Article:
Ivan Getting (1912-2003), Bradford Parkinson (1935- )
Global Positioning System--GPS
Getting conceived the idea of a Global Positioning System. While serving as vice president of research and engineering at the Raytheon Corp. during the 1950s, he advanced the concept of using a system of satellites to allow the calculation of precise positioning data for rapidly moving vehicles ranging from cars to missiles. Getting also made significant contributions to the early development of radar and Projects Mercury and Gemini. Parkinson created and ran the NAVSTAR GPS Joint Program Office from 1972-78. As the program's first manager, he has been the chief architect of GPS throughout the system's conception, engineering development, and implementation. GPS is now routinely used for air traffic control systems, ships, trucks and cars, mechanized farming, search and rescue, tracking environmental changes, and more.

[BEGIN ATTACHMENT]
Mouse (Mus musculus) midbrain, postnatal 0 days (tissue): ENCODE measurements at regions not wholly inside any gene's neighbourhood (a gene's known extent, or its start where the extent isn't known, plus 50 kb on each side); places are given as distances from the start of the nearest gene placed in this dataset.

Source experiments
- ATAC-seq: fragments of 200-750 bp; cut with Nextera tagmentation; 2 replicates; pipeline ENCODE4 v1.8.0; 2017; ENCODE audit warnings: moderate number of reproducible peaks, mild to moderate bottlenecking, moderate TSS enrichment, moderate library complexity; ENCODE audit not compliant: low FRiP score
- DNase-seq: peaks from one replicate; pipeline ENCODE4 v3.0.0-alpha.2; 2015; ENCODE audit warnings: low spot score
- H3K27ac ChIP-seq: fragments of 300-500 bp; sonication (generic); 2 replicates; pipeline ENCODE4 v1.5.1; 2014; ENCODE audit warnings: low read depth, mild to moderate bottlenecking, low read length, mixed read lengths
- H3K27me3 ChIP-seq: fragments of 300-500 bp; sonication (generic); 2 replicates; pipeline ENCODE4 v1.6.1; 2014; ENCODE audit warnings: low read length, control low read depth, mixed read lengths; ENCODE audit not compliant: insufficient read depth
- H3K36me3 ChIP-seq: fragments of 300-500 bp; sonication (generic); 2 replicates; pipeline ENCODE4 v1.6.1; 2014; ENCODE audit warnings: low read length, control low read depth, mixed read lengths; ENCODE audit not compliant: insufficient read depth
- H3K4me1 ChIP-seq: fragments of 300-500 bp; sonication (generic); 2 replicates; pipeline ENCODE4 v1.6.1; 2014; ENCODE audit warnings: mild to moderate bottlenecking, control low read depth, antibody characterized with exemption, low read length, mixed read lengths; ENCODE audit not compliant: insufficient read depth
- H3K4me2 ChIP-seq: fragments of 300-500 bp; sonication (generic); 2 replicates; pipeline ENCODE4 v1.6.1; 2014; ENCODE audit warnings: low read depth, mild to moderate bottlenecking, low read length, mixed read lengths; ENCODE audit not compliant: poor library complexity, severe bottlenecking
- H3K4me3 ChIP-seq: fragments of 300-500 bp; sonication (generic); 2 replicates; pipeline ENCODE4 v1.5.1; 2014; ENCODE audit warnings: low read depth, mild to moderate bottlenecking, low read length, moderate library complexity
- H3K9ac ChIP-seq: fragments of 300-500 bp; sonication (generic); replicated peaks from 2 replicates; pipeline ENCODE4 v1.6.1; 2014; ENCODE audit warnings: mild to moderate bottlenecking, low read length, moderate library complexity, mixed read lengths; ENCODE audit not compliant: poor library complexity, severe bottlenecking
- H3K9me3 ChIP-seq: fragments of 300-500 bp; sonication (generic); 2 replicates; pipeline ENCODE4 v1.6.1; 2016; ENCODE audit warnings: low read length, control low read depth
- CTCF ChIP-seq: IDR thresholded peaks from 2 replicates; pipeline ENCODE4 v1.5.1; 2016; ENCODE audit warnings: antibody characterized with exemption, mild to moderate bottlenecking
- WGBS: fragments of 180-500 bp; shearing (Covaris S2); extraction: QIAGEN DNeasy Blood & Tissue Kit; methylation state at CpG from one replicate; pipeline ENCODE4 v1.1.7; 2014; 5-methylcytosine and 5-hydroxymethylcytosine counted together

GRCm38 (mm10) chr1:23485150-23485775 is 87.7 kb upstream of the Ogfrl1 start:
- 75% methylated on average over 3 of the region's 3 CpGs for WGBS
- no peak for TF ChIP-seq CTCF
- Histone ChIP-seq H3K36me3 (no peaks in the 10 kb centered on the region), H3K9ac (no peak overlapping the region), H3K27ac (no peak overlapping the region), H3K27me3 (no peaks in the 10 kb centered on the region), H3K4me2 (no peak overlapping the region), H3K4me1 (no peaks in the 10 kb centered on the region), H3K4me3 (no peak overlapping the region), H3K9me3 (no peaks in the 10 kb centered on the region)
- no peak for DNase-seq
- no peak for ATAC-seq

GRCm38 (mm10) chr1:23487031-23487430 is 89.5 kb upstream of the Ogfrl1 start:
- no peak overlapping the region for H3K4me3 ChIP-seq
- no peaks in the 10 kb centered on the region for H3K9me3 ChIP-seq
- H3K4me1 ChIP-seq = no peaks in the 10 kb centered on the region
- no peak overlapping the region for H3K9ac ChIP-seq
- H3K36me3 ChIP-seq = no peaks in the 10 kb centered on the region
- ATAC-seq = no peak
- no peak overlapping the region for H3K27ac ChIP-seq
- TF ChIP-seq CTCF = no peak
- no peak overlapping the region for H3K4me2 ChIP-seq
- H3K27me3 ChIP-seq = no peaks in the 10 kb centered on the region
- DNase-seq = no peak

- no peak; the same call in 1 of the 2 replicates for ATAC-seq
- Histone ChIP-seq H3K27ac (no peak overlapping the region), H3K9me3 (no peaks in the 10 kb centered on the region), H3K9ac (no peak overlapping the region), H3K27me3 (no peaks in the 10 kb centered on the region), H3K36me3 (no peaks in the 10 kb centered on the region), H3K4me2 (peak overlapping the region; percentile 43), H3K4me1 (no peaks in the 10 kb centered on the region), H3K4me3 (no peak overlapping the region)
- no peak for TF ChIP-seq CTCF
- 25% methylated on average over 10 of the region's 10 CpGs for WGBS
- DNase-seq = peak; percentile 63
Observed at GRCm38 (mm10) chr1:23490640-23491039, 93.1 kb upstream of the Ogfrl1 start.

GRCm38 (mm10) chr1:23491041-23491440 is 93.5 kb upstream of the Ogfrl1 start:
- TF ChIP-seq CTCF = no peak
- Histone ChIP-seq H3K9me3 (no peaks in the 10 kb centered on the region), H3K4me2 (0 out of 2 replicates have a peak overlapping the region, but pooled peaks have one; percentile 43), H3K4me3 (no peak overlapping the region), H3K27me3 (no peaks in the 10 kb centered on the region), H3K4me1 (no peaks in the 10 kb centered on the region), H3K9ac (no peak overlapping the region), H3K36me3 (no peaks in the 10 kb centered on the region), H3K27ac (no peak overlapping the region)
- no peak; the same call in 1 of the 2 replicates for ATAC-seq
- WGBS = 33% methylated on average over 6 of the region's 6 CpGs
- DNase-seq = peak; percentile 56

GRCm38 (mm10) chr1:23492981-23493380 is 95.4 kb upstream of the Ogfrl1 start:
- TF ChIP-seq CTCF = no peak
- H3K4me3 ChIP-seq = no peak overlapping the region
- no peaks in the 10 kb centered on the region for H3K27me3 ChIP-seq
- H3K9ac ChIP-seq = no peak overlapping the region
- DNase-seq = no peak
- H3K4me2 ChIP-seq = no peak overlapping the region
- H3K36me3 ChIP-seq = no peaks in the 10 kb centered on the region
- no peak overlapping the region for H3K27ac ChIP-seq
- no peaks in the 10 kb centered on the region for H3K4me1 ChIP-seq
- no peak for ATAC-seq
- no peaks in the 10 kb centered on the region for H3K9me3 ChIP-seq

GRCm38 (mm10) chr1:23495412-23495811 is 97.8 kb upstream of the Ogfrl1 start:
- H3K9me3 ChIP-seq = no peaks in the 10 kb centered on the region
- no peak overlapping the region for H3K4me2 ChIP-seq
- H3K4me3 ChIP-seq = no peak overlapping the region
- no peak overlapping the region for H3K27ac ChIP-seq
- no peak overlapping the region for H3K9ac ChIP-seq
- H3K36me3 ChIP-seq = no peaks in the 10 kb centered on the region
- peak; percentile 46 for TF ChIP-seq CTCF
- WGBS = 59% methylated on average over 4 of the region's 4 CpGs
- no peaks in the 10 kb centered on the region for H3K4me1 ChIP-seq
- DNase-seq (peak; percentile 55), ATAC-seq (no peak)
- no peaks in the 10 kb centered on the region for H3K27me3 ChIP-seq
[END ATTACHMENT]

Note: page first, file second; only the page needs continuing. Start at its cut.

John Gibbon (1903-1973)
Gibbon's development of the heart-lung machine made possible the first successful open-heart operation in 1953. This invention allowed surgeons to perform operations once deemed too risky to attempt. Improved versions allow surgeons today to perform bypass surgery and heart transplants. A renowned surgeon and teacher, Gibbon authored the textbook Surgery of the Chest.
Lloyd Hall (1894-1971)